Unlike the rest of my posts during this career series, this one was submitted anonymously. Having worked in schools around Cape Town, though through a role in a non-profit, I know first hand how hard working in public schools can be. I once was at a school when a student stabbed another student.
Another time, a child arrived at school wearing plain clothing instead of uniform, a six-year-old. When asked why he wasn’t in uniform his response broke me. He said “my uncle got shot by a gangster yesterday and mommy went to the hospital. I didn’t know where my uniform was.” I don’t think I will ever recover from that comment. At age six, this was his life. It’s no easy task being involved in some public schools in Cape Town.
While the school being referred to in this interview may not be the kind of school I experienced, it’s clear that you really do need to be called to this profession or have a really thick skin and a serious love for shaping lives!
What it’s like being a high school secretary and PA to the principal
What is your job / what field are you in?
I am a sergeant major, nurse, psychologist, therapist, educator, mediator, law-maker and guidance counsellor amongst others. In short, I’m the principal’s PA and high school secretary.
Do you need a qualification for it? If yes, what and how long does it take?
Not really although an administrative or secretarial certificate or diploma is an advantage. Depending on where you choose to study it can take anytime from six months to three years to complete.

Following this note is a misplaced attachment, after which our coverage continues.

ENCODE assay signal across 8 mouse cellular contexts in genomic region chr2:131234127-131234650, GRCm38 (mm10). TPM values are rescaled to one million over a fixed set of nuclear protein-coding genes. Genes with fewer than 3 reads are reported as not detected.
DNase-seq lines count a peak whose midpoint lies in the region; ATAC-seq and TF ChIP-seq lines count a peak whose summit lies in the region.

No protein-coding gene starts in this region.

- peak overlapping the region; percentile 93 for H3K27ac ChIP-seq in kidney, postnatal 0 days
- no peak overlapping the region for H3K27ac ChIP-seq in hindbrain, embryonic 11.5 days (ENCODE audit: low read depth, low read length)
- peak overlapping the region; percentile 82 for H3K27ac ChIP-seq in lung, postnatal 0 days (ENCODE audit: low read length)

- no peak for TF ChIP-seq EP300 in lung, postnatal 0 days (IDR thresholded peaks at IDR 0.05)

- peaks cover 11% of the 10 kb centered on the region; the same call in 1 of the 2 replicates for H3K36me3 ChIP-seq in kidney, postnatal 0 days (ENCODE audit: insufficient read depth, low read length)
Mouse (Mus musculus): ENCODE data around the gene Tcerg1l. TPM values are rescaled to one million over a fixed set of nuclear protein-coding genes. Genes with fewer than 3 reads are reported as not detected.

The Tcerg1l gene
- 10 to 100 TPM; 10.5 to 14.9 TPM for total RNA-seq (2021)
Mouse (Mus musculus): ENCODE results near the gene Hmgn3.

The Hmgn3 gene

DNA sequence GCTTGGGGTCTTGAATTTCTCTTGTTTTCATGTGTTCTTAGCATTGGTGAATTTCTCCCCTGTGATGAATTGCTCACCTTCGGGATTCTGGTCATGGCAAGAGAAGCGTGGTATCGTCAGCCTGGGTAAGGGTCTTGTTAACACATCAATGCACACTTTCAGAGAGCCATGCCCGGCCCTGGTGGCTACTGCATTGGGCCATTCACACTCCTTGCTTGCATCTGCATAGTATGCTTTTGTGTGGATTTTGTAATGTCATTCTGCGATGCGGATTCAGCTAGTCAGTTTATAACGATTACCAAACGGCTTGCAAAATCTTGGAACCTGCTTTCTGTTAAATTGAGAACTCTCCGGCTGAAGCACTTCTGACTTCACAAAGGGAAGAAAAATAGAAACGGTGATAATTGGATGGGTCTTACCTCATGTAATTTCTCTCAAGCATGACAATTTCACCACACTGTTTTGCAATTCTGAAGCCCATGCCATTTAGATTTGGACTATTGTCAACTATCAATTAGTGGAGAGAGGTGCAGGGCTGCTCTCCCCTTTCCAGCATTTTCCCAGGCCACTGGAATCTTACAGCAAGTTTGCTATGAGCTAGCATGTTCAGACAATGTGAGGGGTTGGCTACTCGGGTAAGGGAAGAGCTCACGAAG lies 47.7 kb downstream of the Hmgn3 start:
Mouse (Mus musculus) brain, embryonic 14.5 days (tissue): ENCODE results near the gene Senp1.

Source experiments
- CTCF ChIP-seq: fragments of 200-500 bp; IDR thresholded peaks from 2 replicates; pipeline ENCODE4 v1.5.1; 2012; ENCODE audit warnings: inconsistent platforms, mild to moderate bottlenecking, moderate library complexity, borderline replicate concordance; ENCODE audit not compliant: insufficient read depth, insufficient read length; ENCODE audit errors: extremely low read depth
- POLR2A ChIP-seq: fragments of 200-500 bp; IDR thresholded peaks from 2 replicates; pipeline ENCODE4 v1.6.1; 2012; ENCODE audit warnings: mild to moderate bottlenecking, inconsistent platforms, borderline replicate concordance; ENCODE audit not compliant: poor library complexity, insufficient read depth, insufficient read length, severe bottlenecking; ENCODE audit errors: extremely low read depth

How did you get into it?
I stumbled into it. I don’t have a secretarial diploma but my qualification in tourism and years of experience within various fields has equipped me with administrative support knowledge. What helped was that I’m an active School Governing Body member that has prepared me for working within the school environment.
How long have you been doing this?
Just under one year.
Do you remember when you first started? Tell us a bit about that.
Yes. I was nervous. Not the new job nervous, but genuine fear. My school has a reputation of breeding gangsters. Months later I can tell you it’s unwarranted. Not all misguided youth are gangsters. Mostly just hearsay. The one reason that made me take the job and stick it out was that it’s in my neighbourhood. I can walk to work. Which I don’t but I’ve always wanted a job close to home.
Do you work for yourself or for a company or organisation?
I am a Public Servant.